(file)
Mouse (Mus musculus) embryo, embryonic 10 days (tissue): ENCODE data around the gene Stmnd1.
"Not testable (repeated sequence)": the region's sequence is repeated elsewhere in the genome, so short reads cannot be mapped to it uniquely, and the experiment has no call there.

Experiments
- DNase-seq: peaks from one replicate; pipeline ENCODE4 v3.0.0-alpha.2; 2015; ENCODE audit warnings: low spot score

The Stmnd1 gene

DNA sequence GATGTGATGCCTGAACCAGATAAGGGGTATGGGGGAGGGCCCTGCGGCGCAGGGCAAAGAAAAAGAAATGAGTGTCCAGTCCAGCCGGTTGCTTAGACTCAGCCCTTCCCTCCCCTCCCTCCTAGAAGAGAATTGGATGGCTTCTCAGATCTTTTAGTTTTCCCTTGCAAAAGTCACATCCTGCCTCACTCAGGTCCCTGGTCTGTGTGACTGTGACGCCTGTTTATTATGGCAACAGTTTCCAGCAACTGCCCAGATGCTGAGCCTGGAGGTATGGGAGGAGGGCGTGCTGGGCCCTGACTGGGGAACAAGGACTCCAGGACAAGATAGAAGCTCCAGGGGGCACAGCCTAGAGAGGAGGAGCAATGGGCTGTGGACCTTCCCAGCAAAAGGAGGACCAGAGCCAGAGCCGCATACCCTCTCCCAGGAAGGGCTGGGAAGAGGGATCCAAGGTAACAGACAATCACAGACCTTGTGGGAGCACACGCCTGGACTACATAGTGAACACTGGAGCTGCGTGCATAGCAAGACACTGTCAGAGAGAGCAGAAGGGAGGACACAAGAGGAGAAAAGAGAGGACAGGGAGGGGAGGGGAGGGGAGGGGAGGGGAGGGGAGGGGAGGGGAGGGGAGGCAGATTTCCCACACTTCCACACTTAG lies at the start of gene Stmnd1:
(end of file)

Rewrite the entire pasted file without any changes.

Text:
Mouse (Mus musculus) embryo, embryonic 10 days (tissue): ENCODE data around the gene Stmnd1.
"Not testable (repeated sequence)": the region's sequence is repeated elsewhere in the genome, so short reads cannot be mapped to it uniquely, and the experiment has no call there.

Experiments
- DNase-seq: peaks from one replicate; pipeline ENCODE4 v3.0.0-alpha.2; 2015; ENCODE audit warnings: low spot score

The Stmnd1 gene

DNA sequence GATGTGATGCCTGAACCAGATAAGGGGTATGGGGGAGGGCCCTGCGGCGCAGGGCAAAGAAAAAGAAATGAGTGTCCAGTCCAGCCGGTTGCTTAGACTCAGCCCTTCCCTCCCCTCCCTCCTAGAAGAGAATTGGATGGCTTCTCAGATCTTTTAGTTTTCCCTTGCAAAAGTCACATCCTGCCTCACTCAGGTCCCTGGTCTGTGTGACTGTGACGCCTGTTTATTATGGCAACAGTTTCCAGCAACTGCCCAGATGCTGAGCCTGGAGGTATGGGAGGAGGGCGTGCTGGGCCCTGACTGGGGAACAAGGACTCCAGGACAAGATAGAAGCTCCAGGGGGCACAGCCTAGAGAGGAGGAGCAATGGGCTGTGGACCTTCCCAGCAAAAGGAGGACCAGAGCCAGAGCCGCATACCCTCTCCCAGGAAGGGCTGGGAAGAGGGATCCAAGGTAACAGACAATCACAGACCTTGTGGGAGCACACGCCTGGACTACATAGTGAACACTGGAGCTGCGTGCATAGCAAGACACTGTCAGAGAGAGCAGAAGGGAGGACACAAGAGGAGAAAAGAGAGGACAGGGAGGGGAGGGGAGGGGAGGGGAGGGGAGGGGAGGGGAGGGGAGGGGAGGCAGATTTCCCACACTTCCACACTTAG lies at the start of gene Stmnd1: